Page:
‘Greatest stretch of golf ever’? Jim Nantz takes stock halfway through golf’s golden year
Even on pre-major championship media calls, Jim Nantz is, well, Jim Nantz.
It’s as if the good folks at CBS zapped him out of your television screen and into Zoom — minus the suit and tie. He speaks in that famous voice. He tells stories. He’s affable and engaged.
Jim Nantz is a professional talker, and as such, he rarely speaks out of turn. When he does speak out of turn, it’s for a reason. Like before last year’s PGA Championship, when Nantz darn-near interrupted his boss — CBS Chairman Sean McManus — to share his call-to-action with golf media.
“No other sport can say this right now except for us: We are about to enter the greatest stretch of golf in the history of the game,” Nantz said. “Starting on Thursday, in an 11-month stretch, we are going to have seven major championships. We are going to have the playoffs. That includes two Masters, two PGA Championships, the Players Championship. That’s a big story to tell. It’s a big headline.”
Phew. Those were big words. They still are big words. The greatest stretch of golf ever.
Now, four major championships and nine months later, Nantz’s colorful proclamation seems to have taken a different hue. We’ve had three first-time major-winners, a record-breaking 72-hole score at the Masters and Bryson’s major championship coronation. But ahead of the fifth — this week’s PGA Championship at Kiawah Island — it’s fair to wonder whether the first half of the greatest stretch ever has delivered on its promise.
Sure, we’ve gotten a few interesting storylines, but without fans and, in the case of the fall majors, traditional course setups, golf’s biggest tournaments have seemingly lacked their typical zap.
For his part, Nantz’s opinion is unchanged.
“If you circle back to that call that we had prior to Harding, we got into a discussion point about this stretch of golf over the next 11 months. I said I thought it was the greatest stretch of major championship golf, and you could argue in the history of the game,” Nantz recalled. “I wasn’t trying to pump anything up. It was not about hyperbole here, it was just about pure numbers of having seven majors in an 11-month stretch, it’s unprecedented.”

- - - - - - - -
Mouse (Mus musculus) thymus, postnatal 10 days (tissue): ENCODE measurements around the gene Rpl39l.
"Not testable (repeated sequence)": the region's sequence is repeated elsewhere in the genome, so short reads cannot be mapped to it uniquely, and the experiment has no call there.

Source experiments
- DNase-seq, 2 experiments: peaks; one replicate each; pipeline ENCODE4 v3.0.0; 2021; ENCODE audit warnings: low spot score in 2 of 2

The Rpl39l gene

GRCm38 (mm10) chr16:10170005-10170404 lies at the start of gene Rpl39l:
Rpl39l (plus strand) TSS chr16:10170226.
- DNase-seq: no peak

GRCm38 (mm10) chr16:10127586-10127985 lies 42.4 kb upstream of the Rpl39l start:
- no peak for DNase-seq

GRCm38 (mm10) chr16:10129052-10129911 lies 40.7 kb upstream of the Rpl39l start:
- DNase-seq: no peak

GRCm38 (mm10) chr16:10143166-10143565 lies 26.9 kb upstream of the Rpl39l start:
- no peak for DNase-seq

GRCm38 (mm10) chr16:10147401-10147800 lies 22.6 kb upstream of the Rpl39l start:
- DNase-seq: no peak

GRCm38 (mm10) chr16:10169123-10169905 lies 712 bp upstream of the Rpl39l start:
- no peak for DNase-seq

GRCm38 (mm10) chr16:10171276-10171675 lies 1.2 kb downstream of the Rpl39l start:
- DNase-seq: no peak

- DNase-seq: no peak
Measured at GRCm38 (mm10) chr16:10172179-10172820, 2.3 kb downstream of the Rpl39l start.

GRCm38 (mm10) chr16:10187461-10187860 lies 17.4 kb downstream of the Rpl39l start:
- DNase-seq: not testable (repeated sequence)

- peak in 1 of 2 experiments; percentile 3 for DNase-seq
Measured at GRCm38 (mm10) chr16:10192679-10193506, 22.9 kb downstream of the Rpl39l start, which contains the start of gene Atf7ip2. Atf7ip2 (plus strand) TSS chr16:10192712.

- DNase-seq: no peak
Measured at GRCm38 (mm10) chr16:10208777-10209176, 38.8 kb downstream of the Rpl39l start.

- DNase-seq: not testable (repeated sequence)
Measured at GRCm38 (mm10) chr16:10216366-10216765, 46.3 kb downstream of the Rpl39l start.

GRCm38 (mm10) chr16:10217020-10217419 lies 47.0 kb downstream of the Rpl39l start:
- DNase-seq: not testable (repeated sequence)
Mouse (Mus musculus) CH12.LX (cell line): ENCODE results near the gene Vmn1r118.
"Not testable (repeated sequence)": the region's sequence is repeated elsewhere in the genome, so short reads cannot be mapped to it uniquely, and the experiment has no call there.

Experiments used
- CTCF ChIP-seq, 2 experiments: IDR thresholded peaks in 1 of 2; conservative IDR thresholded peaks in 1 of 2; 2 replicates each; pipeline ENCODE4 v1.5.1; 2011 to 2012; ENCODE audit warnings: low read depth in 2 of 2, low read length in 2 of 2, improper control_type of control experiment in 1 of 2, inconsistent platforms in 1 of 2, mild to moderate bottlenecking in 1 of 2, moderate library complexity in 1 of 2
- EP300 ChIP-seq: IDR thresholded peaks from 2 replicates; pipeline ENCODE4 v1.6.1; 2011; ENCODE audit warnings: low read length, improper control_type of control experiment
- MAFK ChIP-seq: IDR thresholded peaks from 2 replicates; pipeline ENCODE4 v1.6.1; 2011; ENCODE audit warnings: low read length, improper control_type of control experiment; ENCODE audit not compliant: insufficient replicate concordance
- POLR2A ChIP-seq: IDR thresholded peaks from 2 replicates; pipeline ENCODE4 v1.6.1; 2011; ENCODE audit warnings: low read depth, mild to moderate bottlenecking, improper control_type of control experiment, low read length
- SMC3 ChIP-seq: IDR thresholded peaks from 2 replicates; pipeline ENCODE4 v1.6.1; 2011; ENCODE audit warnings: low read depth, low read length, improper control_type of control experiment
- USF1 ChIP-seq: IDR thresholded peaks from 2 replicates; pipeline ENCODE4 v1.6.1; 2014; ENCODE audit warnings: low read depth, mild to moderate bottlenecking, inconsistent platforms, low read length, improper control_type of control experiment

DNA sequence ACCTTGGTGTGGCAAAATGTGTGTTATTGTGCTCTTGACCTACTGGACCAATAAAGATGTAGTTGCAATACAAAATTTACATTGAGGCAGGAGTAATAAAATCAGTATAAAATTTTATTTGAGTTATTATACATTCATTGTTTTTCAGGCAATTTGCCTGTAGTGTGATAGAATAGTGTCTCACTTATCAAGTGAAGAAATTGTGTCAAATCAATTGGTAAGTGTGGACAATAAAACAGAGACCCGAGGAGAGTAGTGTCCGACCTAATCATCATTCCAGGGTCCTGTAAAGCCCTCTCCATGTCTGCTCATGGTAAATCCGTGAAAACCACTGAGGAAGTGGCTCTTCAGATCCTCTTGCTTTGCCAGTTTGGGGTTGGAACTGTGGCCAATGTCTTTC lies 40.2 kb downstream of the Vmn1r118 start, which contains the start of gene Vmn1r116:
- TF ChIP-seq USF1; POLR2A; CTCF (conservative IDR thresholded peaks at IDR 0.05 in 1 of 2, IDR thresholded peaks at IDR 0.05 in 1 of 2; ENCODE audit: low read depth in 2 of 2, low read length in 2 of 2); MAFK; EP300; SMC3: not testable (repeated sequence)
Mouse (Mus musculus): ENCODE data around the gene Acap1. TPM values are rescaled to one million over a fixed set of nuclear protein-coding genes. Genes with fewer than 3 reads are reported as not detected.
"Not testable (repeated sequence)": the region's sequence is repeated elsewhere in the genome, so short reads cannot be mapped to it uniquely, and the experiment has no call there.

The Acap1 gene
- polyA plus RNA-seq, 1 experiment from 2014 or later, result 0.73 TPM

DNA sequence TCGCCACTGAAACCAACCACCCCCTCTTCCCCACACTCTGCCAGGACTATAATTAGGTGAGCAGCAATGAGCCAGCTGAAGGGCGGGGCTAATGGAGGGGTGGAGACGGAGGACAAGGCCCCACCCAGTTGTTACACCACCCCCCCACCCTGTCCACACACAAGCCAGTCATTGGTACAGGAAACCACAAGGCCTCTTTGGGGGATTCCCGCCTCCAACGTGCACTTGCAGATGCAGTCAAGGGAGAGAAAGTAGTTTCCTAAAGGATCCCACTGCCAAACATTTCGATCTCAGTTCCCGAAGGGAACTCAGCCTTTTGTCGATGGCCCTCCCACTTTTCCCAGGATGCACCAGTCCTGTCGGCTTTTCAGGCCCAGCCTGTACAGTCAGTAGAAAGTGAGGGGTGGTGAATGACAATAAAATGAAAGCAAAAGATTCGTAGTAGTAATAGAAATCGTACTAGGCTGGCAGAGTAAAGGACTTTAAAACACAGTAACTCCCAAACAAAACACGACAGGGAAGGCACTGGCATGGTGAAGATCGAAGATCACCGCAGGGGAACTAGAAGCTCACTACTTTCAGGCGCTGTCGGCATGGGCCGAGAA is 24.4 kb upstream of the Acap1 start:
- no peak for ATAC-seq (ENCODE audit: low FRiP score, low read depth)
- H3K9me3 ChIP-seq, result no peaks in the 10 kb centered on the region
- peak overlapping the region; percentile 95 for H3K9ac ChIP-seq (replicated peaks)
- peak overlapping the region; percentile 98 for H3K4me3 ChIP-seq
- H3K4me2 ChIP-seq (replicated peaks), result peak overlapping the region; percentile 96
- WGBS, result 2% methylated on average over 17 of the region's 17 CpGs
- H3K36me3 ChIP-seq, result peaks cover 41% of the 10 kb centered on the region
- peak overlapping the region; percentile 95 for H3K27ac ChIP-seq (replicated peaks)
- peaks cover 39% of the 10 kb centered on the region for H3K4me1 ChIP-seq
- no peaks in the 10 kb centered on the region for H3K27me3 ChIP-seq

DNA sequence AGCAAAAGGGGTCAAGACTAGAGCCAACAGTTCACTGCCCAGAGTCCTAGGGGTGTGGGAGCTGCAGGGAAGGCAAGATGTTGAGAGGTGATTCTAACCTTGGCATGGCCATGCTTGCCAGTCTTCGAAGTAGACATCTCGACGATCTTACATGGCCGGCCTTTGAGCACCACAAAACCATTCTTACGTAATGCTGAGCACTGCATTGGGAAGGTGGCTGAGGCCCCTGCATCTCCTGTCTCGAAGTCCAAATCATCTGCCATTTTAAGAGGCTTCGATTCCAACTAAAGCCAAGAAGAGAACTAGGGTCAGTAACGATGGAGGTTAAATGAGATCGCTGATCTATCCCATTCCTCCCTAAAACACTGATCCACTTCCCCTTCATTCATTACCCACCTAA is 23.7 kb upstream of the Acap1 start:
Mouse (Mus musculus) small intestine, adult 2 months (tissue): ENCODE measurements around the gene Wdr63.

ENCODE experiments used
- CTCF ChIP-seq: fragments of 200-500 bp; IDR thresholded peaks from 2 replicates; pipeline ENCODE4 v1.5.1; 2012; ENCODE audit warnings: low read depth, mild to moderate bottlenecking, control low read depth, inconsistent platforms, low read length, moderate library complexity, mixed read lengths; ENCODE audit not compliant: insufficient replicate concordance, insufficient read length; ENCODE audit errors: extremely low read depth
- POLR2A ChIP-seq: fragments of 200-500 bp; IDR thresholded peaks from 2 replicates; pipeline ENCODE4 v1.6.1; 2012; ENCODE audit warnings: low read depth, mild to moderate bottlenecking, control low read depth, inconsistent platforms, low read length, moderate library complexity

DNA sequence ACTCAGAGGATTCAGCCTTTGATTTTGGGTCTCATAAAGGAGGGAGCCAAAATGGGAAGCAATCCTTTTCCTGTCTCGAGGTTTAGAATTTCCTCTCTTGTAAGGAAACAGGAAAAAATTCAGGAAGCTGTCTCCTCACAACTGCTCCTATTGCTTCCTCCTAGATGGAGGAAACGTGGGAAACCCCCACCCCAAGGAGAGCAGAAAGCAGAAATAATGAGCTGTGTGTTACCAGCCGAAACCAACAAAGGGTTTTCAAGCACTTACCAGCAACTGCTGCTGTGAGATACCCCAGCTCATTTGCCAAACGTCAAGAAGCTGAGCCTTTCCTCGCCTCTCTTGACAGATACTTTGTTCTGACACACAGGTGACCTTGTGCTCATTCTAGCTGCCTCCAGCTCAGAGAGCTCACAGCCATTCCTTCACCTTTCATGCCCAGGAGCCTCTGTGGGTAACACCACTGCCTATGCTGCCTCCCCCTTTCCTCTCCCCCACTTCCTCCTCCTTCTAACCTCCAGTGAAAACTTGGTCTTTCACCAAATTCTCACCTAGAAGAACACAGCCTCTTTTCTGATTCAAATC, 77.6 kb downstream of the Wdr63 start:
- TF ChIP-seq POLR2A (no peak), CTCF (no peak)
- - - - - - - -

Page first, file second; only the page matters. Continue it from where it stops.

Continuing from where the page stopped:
If his proclamation was purely arithmetic, it’s hard to argue with the logic. There will be more major championships in this 11-month stretch than any in the history of the game — to say nothing of an Olympic competition and Ryder Cup lurking on the horizon. And, Nantz wonders, is it possible we’re undervaluing the quality of the golf we’ve already seen?
“You look at what’s happened,” he said. “We’ve not had a repeat winner through the first four. But I mean, we’ve had tremendous storylines and really highly predictable players. So from Morikawa to DeChambeau, DJ to Matsuyama at Augusta, it has been really, I think, a good time for the game during a very difficult backdrop.”
There’s no question that golf has seen a resurgence over the last 12 months, but the question remains: how much of that, if any, is due to the professional game? Television ratings, admittedly a fickle metric in the digital age, tell some of the story.
Tour ratings have jumped steadily in 2021, but the majors tell a different story. The Masters didn’t rebound nearly as much in April as some prognosticators expected after a dreadful November performance, and the U.S. Open suffered ratings losses even in a DeChambeau win. Just about the only success story was that original PGA Championship, which saw modest gains year-over-year.
To that end, Nantz makes a compelling argument: maybe the first handful of majors in this unprecedented stretch have lacked juice, but with fans returning and four major champions crowned, could they be the perfect table-setter for the three tournaments still to come?
“I think this is a really neat stretch,” Nantz said. “One of these majors, is somebody is going to double up during that 11-month window, is one of those four (winners) able to get a second leg? I’m anxious to see.”
The pressure’s on, Kiawah.